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State officials late Friday afternoon publicly released a long awaited study estimating the costs of two potential sites for a veterans cemetery in Irvine.
By all accounts, it’s now up to Irvine city council members to pick a path forward.
There are two competing proposed sites for an ambitious plan to build a veterans cemetery sit on the former Marine Corps Air Station El Toro. One of the sites sits at the northern edge of the Great Park, holding onto an air traffic control tower and old hangars, while the other sits on land zoned to become a golf course.
While the hangar site is 125 acres, officials are discussing creating a 25 acre park buffer zone on the edge of the site, leaving both with roughly 100 acres with space for 200,000 veterans according to a March presentation from the California Department of Veterans Affairs.
According to the study released Friday, the two sites have a vast difference in price: while the hangar site is set to cost just over $110 million to construct, the golf course site is estimated at $74.3 million.
The study’s release represents a major crossroads for the city council: while Councilman Larry Agran has been a longtime supporter of the hangar site, the rest of the council have avoided making their thoughts on the sites known publicly.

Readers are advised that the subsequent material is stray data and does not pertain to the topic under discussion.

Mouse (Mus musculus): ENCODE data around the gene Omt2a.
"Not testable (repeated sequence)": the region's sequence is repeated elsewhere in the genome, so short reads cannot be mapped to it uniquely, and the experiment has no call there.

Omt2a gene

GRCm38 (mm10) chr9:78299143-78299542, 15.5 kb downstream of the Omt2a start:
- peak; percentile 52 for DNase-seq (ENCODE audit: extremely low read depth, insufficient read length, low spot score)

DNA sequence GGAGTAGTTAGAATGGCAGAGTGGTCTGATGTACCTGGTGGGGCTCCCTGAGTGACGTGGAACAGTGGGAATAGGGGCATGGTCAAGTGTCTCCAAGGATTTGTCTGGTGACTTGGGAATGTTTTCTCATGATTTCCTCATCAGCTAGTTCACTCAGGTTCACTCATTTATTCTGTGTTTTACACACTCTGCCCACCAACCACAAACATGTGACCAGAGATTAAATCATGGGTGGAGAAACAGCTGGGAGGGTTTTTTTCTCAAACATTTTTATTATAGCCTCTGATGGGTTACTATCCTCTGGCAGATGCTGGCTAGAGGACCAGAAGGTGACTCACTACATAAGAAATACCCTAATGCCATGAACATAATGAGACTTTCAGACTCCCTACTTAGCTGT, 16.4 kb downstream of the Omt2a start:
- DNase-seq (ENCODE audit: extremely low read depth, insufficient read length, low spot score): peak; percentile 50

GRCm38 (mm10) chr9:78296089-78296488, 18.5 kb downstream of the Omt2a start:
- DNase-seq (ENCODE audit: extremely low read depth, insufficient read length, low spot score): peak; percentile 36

Agran worked with community members to get a ballot initiative adopted by the city council choosing the hangar site last year.
Yet one of the biggest obstacles in cemetery construction is the required coordination between local, state and federal agencies to produce the necessary space and funding.
According to federal rules on veteran cemeteries, Irvine city council members have to first turn a site over to the state, at which point the state then has to fight for federal funding and state tax dollars to fund construction or can reject the site altogether.
Between the federal and state government, there are currently eight veterans cemeteries in California accepting new applications for burial, the closest of which is in Riverside County, with the other sites nearly 100 miles or more away from Orange County.
Over the past eight years, Irvine’s process has largely been held up by its inability to select a final site, turning the cemetery into a political football bounced between developers, politicians and veterans groups that continues to run in circles.
David Gerard, an assistant deputy secretary with the California Department of Veteran’s Affairs, gave the council their next clear step at an update in March: Pick a site and stick with it.
“I sympathize with the fact there are different views, but in my personal opinion it makes it more difficult to proceed,” Gerard said. “The council needs to come to a decision on what piece of property they would like to move forward with.”
State Senator Tom Umberg, a veteran and supporter of the veterans cemetery, said while he believes the city’s quickest option is the hangar site, he still agreed with Gerard’s assessment.